Part of me has been skeptical about how an auditory signal can significantly influence brainwave frequency, but I do admit that binaural beat audio tracks do make me feel different… so maybe I should read up more 🙂

    I’ll download bwgen and test it out.

  4. #4 John
    July 10, 2008

    Chris, have you seen any papers on the effectiveness of binaural beats?

  5. #5 CHCH
    July 11, 2008

    looks like there’s only a little interesting stuff and no coherent literature review. i’m searching under “Frequency following response” “entrainment” and “binaural beats” or “combination tone”.

    some results:

    i guess you might find something under steady state auditory or visual evoked potential as well. interestingly most of the work I’m skimming suggests the bwgen might have its effects primarily in the brainstem. strange…

    somewhat related; visual flicker at appropriate frequencies has been reported to enhance attention:

  6. #6 Kar?nca Yumurtas? Ya??
    July 29, 2008

    I haven’t used, but I have listened to various audio tracks that use binaural beats (e.g. pzizz for sleep, holosync for poor man’s meditation).

  7. #7 gregorylent
    August 27, 2008

    the brain wave machine thing is like changing the time on your wristwatch by moving the hands .. there is a better way.

    and how a researcher in this field cannot practice meditation is a complete mystery to me .. it totally speeds up the investigation you are involved in … it is so ridiculous to me that i consider the scientific research into consciousness to be an elaborate and skillfully constructed avoidance mechanism … like, you don’t really want to know.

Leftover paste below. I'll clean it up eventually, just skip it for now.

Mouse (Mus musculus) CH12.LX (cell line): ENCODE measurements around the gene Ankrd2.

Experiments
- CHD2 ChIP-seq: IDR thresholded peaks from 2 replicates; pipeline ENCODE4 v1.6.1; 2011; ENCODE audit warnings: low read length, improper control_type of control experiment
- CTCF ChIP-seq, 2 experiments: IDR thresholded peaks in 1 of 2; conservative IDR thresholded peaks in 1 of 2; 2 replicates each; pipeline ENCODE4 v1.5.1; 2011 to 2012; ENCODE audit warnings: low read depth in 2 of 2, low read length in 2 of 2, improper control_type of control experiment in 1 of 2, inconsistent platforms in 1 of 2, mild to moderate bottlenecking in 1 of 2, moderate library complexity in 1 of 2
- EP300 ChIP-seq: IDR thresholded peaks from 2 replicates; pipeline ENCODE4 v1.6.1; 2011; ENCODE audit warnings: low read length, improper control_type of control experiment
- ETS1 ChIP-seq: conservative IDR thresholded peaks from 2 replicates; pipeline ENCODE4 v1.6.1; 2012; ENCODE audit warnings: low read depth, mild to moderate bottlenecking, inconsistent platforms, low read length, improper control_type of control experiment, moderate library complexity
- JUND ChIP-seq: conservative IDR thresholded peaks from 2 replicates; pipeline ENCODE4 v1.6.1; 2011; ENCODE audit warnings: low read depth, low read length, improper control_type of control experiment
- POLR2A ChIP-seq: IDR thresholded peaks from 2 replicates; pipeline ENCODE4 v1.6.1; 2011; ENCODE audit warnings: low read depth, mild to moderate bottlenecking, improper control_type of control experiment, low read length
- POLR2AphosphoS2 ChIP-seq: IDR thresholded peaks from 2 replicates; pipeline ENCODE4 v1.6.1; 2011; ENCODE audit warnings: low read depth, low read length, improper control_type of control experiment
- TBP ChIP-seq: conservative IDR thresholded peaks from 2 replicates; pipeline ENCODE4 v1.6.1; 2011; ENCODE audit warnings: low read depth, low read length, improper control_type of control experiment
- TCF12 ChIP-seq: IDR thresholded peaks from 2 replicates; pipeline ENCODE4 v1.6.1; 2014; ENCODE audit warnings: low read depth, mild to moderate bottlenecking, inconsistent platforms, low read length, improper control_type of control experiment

the first thing it will do is flip your model. so much more can be discovered if you even hypothetically consider that matter is a condensation of consciousness, from subtle to gross, rather than consciousness being a by-product of biochemical activity in meat.

    you have it backwards, but i never met a neuroscientist who could buy into that. it would be like killing your self-identity.

  8. #8 CHCH
    August 27, 2008

    hey greg- love your art!

    nice metaphor for the brainwave generator. I agree it is not an ideal method for brainwave entrainment, but it is a low-barrier-to-entry method with consequences that have not been explored scientifically.

    i personally really like the idea that “matter is a condensation of consciousness” but I see no proof of it! And plenty of awful stuff masquerading as proof (e.g., what the bleep do we know).

    how could it be proven?

    when people die, we assume they are no longer conscious, and yet their physical matter remains (e.g., postmortem anatomical investigations of brains reveal similar structures as MRI of living brains).

  9. #9 gregorylent
    August 29, 2008

    yes, the proof thing is an obstacle for science …

  10. #10 gregorylent
    August 30, 2008

    interesting article on this from a couple of years ago .. not long .. what buddhism offers science

  11. #11 gregorylent
    August 30, 2008

    another you might find interesting .. A team of physicists in Vienna has devised experiments that may answer one of the enduring riddles of science: Do we create the world just by looking at it?

  12. #12 gregorylent
    August 30, 2008

    apologies, one more, from “what is enlightenment” is god all in your head

  13. #13 diyet
    June 8, 2009

    I agree it is not an ideal method for brainwave entrainment, but it is a low-barrier-to-entry method with consequences that have not been explored scientifically.